Randy Wittman’s frustration was evident. Like a teacher with a classroom full of young students, the Washington Wizards’ coach does what he can, given the challenges of a post-lockout season. The instruction, Wittman believes, is getting through to his charges. But then they promptly go out and flunk the test.
“Maybe I’ve got to play another veteran guy, other than Rashard [Lewis],” Wittman said after a 107-81 loss to the L.A. Clippers on Feb. 4.
“It’s one thing to put the young guys out there, but they also have to learn to compete at this level of competition, and to me, I didn’t think that we were ready for that.”
It was the most candid statement from a Wizards coach since the opening game of the preseason, when former coach Flip Saunders substituted all five players at once, saying after the game, “I was tired of looking at that [expletive].” Saunders’ comment came on the heels of a 25-point shellacking at the hands of the Philadelphia 76ers, who had led by 40.
The mandate from owner Ted Leonsis is that the way to turn the Wizards around, and build them into a playoff contender, is to develop the young players. That mandate is repeated nearly word for word by president Ernie Grunfeld. Often.
But so far, the strategy isn’t working. Washington is one of the NBA’s worst teams and has a lot of bad habits it can’t seem to break.
The Wizards need some solid veteran leadership, ideally, a couple of All-Star caliber players. Perhaps the organization plans to address the matter this offseason, but fans’ patience is wearing thin.
Because what the fans haven’t heard is that management gets it — the youth movement is fine, but not in a vacuum. The team needs a better mix, more balance and more maturity.
Of the team’s 14-man roster, half are rookies or second-year players (i.e. John Wall, Trevor Booker, Chris Singleton, Shelvin Mack).
JaVale McGee and Nick Young are in their fourth and fifth years, but neither seems ready to become a grown-up just yet.
Andray Blatche and Ronny Turiaf are entering their seventh seasons, but Turiaf is out with a broken hand and can only do so much from the bench. Turiaf also is four years older than Blatche, who’s also out with an injured calf.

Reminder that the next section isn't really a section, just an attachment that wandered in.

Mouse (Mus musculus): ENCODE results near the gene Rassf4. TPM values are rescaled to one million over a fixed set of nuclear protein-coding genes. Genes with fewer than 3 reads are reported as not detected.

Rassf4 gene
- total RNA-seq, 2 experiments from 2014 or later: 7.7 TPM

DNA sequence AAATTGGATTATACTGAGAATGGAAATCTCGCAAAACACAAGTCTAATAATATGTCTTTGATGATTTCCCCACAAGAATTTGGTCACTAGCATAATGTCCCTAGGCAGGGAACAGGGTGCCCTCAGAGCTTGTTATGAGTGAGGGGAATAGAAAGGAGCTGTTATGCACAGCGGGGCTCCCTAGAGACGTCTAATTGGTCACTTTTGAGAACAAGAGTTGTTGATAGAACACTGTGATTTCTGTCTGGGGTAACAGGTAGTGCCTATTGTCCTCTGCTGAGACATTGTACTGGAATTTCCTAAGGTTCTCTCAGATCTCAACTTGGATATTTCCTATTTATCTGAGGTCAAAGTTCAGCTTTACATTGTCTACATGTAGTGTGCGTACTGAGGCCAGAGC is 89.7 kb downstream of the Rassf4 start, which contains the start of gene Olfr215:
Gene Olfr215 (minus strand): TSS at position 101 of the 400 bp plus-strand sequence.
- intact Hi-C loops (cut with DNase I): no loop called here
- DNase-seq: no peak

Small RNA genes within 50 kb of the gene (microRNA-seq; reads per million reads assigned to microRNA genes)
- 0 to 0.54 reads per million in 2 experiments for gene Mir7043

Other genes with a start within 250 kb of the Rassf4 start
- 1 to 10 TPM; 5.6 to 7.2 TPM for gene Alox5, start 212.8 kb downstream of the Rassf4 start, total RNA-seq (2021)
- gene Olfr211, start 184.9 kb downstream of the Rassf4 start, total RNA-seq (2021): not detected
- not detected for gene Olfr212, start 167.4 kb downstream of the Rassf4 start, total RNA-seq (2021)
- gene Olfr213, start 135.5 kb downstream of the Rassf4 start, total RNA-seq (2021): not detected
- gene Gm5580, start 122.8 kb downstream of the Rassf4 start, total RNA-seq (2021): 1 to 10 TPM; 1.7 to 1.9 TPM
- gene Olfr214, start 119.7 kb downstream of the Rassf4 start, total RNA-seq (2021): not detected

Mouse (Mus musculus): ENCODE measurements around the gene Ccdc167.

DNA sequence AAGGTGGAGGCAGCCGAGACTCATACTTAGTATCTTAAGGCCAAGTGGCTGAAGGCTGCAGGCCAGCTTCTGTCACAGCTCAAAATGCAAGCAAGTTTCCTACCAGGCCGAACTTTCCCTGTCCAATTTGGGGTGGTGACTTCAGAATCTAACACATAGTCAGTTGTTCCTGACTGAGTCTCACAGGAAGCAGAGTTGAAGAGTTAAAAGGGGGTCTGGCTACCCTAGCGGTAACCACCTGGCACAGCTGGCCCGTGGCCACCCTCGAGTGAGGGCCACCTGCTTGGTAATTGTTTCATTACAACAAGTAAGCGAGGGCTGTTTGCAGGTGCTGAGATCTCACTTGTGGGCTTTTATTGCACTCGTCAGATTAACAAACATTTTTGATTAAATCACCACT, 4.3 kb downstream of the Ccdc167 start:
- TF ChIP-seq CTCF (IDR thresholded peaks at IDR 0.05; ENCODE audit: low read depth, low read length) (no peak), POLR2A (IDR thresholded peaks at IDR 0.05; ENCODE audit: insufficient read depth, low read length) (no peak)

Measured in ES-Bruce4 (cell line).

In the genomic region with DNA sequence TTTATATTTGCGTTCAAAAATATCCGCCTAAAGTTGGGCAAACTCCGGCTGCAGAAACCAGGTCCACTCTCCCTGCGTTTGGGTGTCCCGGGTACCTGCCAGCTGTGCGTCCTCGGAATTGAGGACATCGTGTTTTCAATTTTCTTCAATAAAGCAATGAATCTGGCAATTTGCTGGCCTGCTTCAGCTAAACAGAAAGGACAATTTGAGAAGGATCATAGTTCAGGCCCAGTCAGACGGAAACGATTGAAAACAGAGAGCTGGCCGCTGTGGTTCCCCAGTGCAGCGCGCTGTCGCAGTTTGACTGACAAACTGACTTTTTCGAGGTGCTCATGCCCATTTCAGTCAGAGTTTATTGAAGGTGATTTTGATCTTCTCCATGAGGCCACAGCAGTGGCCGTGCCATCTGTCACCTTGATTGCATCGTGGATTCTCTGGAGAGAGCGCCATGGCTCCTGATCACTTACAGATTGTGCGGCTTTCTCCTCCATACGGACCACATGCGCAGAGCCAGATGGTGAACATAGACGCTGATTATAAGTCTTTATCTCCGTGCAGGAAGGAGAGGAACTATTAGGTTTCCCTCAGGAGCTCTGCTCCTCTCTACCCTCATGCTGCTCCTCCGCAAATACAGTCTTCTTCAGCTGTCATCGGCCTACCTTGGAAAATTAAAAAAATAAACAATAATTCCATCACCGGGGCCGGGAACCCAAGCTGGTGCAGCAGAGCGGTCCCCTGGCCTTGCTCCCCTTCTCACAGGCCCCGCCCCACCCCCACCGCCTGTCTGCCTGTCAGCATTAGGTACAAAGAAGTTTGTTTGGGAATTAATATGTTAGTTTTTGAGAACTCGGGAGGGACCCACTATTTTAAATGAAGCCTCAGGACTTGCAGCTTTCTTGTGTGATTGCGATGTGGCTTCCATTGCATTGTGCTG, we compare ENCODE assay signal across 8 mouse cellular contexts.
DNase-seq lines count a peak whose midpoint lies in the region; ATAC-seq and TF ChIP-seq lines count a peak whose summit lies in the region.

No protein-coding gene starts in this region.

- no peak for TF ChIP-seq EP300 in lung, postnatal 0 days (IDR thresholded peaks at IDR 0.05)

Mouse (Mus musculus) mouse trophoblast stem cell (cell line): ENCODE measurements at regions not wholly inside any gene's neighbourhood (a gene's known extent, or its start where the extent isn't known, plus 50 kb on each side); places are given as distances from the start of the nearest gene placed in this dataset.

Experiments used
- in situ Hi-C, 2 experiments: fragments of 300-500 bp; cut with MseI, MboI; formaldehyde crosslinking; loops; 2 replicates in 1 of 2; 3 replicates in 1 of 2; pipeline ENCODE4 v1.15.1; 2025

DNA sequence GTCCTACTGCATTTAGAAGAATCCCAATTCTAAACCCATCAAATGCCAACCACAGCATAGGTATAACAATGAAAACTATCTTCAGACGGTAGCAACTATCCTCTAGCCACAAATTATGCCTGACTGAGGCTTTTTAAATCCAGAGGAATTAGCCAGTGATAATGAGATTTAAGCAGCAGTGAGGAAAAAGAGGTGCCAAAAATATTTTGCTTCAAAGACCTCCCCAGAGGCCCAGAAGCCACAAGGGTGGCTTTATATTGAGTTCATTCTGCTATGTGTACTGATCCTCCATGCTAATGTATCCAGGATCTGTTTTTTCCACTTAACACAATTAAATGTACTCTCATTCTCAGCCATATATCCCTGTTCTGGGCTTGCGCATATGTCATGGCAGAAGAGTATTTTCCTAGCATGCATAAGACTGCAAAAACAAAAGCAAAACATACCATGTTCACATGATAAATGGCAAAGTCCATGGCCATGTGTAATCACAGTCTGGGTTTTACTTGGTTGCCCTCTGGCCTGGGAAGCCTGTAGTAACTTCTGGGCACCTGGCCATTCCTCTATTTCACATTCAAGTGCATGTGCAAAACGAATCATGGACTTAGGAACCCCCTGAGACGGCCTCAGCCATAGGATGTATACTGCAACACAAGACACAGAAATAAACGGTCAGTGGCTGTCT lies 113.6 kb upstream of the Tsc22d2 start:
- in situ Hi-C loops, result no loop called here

The seasoned veterans? There’s Lewis, who at 32 and with creaky knees can only show flashes of the two-time All-Star he used to be. There’s Maurice Evans, 33, who began the season on the bench with a sore knee and has played in just eight games. Finally, there’s Roger Mason Jr., 31., who’s racked up eight DNP-CD’s (did not play — coach’s decision), and averages just 6.7 minutes.
Mason, a D.C. native, wanted to come home and help provide leadership, but it’s tough to do when you can’t get off the bench.
But it’s Blatche who’s the lightening rod. He signed a five-year, $35 million contract extension two seasons ago and is the poster child for fans’ frustrations.
On opening night, Blatche addressed the crowd and announced he was the team captain. His statement was met with derision, and his very presence is met with boos, sometimes as early as the announcement of starting lineups. Saunders defused the captain controversy at the time by stating that the team had “rotating captains.”
Blatche also is the subject of trade rumors, most recently for Charlotte Bobcats forward Tyrus Thomas. Whether Blatche stays will determine the direction of this franchise for the next five years. That, and whether Wall, who becomes a restricted free agent in 2014, starts looking longingly at other options.
The coaching staff can only do so much. A former All-Star and a couple of well-traveled role players can only do so much. Drafting and developing a solid, young group of players to build around may be a good place to start, but it’s just the first step. The questions remain — will Leonsis admit that his kids need some more grown-ups to play with, and if so, will he spend the money to make it happen?